Inheriting Farmland: The Siblings Who Don’t Farm are Getting Farmland!

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The Farmland Dilemma: Help! The Siblings Who Don’t Farm are Getting Farmland!

by | Sep 17, 2019 | Uncategorized

The Farmland Dilemma: Help! The Siblings Who Don’t Farm are Getting Farmland!

I could feel the frustration and pain as I read her lengthy email describing an all too common scenario for farm families on the topic of inheriting farmland.

It looks like this:

Aging parents have been pressured to be “fair” to the siblings who don’t farm. And the non-farming siblings also seem to have noticed farmland values have increased significantly.

So now, they’d like to have a piece of that valuable farmland as part of their inheritance.

The older folks in this scenario haven’t planned financially to be able to creatively take care of gifts to the non-farm heirs.

They ignored warnings from lenders and financial planners, advising them to build what tax and estate specialist Merle Good calls a “personal wealth bubble.”

The farming child wants to keep the farmland intact and needs a decent base for a critical mass to create revenue. It’s ideal for them to own all the land. But in reality, ownership may have to be shared with siblings.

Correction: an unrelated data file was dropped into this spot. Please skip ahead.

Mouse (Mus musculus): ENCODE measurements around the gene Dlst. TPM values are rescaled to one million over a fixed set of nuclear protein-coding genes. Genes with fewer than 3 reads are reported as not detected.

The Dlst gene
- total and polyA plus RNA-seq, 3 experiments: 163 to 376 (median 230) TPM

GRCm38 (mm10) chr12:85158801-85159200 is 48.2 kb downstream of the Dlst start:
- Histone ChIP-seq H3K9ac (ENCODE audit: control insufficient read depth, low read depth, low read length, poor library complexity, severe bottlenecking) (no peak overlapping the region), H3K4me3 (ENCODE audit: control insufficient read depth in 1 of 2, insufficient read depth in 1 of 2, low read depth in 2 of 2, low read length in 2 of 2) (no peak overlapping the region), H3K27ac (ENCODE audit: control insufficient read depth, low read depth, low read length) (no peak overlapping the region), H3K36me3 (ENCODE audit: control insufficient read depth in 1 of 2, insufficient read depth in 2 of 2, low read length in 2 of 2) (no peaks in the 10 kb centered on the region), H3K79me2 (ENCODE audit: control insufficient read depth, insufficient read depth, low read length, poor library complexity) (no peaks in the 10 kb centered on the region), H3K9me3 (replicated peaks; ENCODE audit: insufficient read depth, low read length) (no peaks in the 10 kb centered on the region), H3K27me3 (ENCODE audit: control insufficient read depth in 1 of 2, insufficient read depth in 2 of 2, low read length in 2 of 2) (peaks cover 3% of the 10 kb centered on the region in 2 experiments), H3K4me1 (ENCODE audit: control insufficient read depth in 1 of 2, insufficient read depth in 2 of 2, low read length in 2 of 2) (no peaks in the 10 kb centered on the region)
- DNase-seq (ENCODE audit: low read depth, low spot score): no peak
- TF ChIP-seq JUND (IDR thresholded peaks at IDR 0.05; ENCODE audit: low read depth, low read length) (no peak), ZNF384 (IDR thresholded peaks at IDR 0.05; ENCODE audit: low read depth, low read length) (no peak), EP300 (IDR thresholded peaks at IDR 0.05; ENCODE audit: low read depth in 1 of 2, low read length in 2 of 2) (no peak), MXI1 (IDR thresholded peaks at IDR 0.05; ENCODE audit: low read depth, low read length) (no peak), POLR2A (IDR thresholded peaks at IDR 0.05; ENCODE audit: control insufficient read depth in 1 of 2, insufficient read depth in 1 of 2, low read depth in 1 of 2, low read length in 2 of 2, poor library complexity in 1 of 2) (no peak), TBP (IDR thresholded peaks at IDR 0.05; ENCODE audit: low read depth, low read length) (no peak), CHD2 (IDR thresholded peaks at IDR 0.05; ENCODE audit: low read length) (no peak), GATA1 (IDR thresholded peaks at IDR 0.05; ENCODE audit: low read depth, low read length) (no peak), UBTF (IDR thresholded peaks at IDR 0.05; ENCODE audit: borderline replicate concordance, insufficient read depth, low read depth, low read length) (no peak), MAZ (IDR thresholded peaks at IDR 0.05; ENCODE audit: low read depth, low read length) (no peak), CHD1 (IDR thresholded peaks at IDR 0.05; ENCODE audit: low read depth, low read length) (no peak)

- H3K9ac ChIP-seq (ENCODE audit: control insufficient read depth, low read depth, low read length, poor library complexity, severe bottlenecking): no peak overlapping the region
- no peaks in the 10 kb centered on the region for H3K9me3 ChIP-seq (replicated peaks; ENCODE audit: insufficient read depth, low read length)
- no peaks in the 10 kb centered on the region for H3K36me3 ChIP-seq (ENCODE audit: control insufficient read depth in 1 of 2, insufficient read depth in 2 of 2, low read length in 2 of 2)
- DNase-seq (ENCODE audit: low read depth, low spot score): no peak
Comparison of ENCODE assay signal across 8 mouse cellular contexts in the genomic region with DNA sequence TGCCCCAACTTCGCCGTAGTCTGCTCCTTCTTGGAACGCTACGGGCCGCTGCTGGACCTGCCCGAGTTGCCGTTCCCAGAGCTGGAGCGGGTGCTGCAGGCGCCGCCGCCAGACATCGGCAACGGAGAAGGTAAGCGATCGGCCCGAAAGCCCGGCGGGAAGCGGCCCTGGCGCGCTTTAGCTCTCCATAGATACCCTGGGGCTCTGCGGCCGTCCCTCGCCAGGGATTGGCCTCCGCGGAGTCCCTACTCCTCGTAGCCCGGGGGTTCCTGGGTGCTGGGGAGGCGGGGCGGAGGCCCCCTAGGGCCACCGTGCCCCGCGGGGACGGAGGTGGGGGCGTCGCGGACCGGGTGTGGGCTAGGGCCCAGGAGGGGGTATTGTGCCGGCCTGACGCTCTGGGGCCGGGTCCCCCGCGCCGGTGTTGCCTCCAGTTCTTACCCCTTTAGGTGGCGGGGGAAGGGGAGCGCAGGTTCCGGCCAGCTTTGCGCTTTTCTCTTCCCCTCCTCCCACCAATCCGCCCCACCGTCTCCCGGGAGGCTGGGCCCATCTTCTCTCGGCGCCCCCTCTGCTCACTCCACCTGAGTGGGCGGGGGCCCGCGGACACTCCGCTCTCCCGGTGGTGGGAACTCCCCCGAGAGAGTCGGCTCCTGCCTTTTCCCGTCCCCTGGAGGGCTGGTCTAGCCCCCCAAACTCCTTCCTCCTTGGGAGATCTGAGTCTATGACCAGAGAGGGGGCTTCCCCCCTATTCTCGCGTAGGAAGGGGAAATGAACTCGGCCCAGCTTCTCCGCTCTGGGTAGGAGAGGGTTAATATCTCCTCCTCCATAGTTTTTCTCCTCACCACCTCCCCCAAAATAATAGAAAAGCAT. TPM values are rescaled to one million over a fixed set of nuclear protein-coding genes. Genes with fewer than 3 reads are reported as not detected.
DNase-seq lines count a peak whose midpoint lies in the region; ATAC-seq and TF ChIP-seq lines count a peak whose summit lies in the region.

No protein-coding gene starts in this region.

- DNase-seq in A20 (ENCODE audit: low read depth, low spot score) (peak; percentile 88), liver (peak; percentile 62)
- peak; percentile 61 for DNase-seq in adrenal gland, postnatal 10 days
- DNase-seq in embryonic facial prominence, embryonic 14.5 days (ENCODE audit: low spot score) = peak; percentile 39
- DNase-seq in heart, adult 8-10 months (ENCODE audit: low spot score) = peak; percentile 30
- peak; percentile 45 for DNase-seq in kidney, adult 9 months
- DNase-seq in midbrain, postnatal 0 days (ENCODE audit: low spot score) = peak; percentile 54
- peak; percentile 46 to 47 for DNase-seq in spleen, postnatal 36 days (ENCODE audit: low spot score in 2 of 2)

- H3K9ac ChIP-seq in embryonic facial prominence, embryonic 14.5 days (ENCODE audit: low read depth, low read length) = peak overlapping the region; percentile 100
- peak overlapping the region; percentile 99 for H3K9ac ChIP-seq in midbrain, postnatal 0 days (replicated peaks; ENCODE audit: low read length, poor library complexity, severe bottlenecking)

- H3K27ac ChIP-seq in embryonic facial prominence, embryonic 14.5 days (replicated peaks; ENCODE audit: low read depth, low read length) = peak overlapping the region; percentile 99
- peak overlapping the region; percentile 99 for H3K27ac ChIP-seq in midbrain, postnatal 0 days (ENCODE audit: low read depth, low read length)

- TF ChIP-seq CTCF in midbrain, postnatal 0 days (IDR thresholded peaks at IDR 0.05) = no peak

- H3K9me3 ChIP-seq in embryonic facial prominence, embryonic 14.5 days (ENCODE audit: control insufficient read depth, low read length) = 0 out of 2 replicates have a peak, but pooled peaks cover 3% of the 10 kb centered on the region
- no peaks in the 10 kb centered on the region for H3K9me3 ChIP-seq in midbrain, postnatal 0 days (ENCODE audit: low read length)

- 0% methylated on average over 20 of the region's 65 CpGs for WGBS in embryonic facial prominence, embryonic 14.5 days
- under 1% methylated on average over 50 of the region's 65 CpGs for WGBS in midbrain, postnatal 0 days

Do you, as the farmer, want to do farm business with your siblings?

If the answer is no, there are some courageous conversations about inheriting farmland that need to be had immediately.

In this case, the parents could be well into their eighties and scared that a family fight is brewing.

They’ve avoided conflict at all costs when they should have been embracing solutions for conflict prevention.

Want to read more about dealing with conflict on the farm? Be sure to visit this post. 

Putting money into stocks, other real estate, and mutual funds did not appeal to them. They were more worried about how to meet the operating line and mortgage payments during the tough years of the eighties and nineties.

Now, they’re trying to piece together an estate plan with accountants who want them to be tax-efficient and use up their capital gains exemptions—and with lawyers who are good at writing agreements.

The player missing from this estate planning team is the referee. That would be the mediator, or farm family coach, who is willing to dive into the tough issues of asking each family member a key question:

“What does fairness look like to you?”

When you answer this question, remember to consider that one sibling needs access to all the farmland to keep the farm legacy viable.

Merle Good recommends long-term rental agreements. This way the farmer can access rented land from non-farm siblings who hold the title.

The sibling may choose to never sell their gifted land to the farming sibling. Or they may ask for the fair market value, rather than FFP (Fair Family Price).